“Now go and lie down,” the jutul said and began to undress.

In the article The Word Unfleshed: Memory in Cyberspace, Marina Warner writes, among other things, about the ability to imagine and how the composition of words creates images for our inner eye. Her focus is primarily reading, but can easily be transferred to oral storytelling. She believes there is a relationship between inner images, emotions and action (Warner, p. 3). We can imagine what is happening because we have our own associations and the words awakens memories in us (Warner, p. 5). In meeting a text, there is a two-way meeting because we are forced to contribute material from our own lives, knowledge and experience. Some words are triggers and the memory attach to triggers, because the triggers touch something sensual. Warner mentions the word turquoise as an example of a trigger word.

What makes the word turquoise come to mind. I actually have a turquoise wall and several dresses in the colour turquoise. But first and foremost I am thinking of a piece of jewelry.

Warner mentions that not much research has been done on the virtual world and its impact on our mental processes, yet she has the impression that digital media has the ability to brush away our memories. The mental processes that process screen information interfere with memory capabilities (Warner, p. 7). There is a lack of materiality and the aesthetic experience is without energy, something our memory needs to be activated. What do you think?

Lift up the right arm, out to the side, stretch the arm fully and extend the arm by pointing with the index finger. What are you pointing at? A wall that has portraits, a half-full can, a yellow tablecloth, a person who stops at a cross, a tree about to burst of spring, a dog running? If possible, touch what you are pointing at. How does it feel? Cold, cool, sticky? Write down how it feels. Then you write down an abstract noun, such as a dream, a mood, a fantasy, a pain.
Put this together into one phrase or metaphor: “The dream is a sticky, yellow tablecloth.”
“What should I say now, Svarteliten,” the girl asked.

“Do not say anything,” Svarteliten said.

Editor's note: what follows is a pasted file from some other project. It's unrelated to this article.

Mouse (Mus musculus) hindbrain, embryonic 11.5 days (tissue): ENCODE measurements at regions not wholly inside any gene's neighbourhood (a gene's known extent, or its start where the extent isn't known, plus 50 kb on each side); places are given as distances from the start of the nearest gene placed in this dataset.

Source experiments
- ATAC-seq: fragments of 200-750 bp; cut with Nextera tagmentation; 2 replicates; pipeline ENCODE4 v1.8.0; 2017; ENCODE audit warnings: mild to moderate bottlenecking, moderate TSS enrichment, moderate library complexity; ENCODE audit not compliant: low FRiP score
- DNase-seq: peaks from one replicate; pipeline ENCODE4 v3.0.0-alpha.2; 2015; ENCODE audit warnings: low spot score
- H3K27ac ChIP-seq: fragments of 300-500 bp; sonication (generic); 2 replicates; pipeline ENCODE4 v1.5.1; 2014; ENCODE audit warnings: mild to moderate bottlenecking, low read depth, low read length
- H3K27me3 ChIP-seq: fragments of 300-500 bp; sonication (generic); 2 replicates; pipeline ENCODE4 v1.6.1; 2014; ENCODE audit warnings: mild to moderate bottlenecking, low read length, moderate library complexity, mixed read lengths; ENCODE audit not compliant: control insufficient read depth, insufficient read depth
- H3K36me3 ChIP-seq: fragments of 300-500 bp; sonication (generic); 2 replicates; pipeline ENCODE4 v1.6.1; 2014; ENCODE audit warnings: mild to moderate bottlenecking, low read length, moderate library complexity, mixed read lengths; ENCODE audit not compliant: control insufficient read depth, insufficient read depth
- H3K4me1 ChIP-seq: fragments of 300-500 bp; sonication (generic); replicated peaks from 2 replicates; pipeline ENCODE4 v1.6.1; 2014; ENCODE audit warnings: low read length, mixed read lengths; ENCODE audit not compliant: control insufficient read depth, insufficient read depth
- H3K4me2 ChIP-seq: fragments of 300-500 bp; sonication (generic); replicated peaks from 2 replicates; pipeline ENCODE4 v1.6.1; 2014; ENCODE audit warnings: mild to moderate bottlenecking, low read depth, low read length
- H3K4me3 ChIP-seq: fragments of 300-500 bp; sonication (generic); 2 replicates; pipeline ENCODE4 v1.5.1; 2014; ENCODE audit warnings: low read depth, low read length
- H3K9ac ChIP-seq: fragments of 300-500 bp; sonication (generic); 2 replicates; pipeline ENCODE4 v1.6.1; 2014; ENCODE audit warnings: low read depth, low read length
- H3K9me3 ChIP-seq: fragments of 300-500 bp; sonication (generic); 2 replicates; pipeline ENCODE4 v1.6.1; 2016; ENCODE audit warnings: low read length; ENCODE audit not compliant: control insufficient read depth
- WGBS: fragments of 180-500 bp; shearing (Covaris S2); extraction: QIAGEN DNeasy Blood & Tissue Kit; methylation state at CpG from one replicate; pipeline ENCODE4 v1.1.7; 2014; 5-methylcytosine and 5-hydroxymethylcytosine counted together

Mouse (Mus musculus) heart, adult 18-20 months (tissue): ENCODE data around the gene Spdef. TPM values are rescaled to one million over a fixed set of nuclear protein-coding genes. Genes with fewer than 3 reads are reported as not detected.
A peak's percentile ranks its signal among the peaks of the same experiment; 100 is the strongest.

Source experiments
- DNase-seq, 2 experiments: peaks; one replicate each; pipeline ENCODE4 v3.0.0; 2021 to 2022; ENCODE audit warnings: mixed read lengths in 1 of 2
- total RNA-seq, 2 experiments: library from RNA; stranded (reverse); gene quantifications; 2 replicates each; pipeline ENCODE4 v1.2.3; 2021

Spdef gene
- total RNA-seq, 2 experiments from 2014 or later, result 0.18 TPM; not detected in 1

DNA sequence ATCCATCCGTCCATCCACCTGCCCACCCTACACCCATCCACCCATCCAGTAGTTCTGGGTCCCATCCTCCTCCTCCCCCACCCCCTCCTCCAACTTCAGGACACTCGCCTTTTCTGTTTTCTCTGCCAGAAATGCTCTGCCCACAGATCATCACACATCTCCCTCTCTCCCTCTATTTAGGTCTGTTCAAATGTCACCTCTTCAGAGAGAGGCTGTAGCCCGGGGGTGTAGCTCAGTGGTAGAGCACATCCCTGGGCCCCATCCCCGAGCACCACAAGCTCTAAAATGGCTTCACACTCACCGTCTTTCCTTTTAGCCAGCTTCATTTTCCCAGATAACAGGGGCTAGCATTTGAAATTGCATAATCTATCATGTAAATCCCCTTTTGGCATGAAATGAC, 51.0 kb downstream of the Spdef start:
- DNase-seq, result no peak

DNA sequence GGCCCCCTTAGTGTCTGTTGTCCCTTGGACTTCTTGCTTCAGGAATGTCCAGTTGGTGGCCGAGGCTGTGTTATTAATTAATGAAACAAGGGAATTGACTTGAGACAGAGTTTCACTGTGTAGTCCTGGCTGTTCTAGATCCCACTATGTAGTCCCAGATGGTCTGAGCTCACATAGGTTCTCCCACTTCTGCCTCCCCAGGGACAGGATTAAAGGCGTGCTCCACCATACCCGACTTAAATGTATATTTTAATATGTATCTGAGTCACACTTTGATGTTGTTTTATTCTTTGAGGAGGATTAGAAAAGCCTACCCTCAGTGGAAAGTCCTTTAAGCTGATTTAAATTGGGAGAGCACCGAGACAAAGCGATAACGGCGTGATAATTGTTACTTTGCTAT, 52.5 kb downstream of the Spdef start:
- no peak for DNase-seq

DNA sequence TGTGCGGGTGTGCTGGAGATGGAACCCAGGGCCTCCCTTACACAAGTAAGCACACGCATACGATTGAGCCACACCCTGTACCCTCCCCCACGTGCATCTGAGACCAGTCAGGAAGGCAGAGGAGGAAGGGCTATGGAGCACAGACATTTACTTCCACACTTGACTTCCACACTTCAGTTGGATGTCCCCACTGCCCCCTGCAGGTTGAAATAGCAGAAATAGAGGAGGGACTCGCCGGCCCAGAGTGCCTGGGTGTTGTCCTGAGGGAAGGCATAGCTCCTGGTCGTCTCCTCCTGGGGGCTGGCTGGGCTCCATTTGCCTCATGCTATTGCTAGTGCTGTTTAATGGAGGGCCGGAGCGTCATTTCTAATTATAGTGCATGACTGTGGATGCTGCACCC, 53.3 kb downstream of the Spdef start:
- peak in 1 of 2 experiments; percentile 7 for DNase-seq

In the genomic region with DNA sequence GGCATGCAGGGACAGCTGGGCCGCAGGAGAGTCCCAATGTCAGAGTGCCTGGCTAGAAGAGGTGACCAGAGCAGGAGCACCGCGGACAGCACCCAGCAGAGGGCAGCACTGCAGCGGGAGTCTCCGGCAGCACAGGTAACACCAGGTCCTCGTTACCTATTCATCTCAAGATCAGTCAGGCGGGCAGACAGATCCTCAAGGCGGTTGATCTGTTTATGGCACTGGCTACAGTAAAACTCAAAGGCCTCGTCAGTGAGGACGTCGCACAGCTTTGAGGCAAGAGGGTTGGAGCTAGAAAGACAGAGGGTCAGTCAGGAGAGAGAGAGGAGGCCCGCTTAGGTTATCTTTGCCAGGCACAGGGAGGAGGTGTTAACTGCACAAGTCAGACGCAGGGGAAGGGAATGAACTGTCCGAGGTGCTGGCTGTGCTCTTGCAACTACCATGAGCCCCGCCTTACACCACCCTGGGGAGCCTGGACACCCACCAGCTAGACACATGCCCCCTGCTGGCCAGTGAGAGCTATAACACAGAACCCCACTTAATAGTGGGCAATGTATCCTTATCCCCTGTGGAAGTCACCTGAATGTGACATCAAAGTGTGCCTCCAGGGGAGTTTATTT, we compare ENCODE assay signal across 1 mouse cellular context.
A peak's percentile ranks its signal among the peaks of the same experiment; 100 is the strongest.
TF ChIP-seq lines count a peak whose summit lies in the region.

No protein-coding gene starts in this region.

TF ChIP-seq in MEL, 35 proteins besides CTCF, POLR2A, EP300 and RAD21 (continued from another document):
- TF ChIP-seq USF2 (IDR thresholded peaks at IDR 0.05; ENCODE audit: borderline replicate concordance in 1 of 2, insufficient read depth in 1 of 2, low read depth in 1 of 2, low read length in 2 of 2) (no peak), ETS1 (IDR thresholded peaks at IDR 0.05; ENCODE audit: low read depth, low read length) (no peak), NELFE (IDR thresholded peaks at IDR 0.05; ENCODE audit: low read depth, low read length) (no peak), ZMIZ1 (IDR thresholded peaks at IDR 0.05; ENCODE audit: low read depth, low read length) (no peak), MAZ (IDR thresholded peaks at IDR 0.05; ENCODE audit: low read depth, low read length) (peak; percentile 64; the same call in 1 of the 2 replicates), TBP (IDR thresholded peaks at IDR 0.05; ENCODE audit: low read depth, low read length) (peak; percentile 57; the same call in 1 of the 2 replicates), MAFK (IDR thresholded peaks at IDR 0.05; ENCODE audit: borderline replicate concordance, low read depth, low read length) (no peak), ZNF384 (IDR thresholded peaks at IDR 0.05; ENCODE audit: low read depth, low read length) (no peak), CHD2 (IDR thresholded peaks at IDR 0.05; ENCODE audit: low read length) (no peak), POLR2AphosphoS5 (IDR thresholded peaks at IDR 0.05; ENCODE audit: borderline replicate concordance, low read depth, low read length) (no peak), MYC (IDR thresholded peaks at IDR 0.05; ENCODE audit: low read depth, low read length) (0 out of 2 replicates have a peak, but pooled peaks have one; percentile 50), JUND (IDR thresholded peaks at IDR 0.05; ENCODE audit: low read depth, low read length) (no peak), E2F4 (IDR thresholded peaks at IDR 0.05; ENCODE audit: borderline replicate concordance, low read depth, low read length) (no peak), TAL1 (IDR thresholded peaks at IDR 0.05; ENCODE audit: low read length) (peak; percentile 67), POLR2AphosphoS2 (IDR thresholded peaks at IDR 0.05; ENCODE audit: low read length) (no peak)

Then the dog ran out and crowed like a rooster. Then the jutul thought it was the day and took out the fastest he could to get home before the sun was up. Now the girl owned a lot. When the family arrived back home they made big eyes, but the girl moved and built a house herself, deep into the wood she settled. She wanted Svarteliten to come with her, but he replied, “I will come when the time is right.”

Next Christmas the wife said: “Yes, this time my daughter will be home, she will get even more.” When it was Christmas Eve, the wife’s daughter was back home. She had the little dog Svarteliten with her.

“Give me some food and I’ll give you some advice,” Svarteliten said. She made food, but ate it herself. “You can get food yourself,” she told the dog, and kicked him. “Had there been leftovers, I would have saved it for my mother.”

Jutulen was coming. “Put candles on the table,” he said. “What should I say,” the girl asked. “You who ate the food know your own advice,” said Svarteliten.

“I have no candles,” the girl said. “Pull out of my ears,” said the jutul and she pulled out so much that “it was awful”. ”

“Put drinks on the table,” the jutul said.

“What should I say now, Svarteliten,” the girl asked.

” You who ate the food know your own advice,” said Svarteliten.

“I do not have anything to drink,” the girl said. “Pull out of my ears,” said the jutul, and she pulled many beer barrels out of his ears.

“Put the food on the table,” he said.

“What should I say,” she asked Svarteliten. ” You who ate the food know your own advice,” said Svarteliten.

“I have no food,” the girl said.

“Pull out of my ears,” said the jutul and she pulled so much that even the table was saturated.

Jutulen himself ate the food, he drank the drink and burned out the candles.

“Now go and lie down,” said the jutul.

“What should I say now, Svarteliten,” the girl asked.

” You who ate the food know your own advice,” said Svarteliten.

She went to bed. Jutulen thought the bed was too hard when he lay down, so he crushed her skull.

Literature

Warner, M. (u.d.). The Word Unfleshed: Memory in Cyberspace.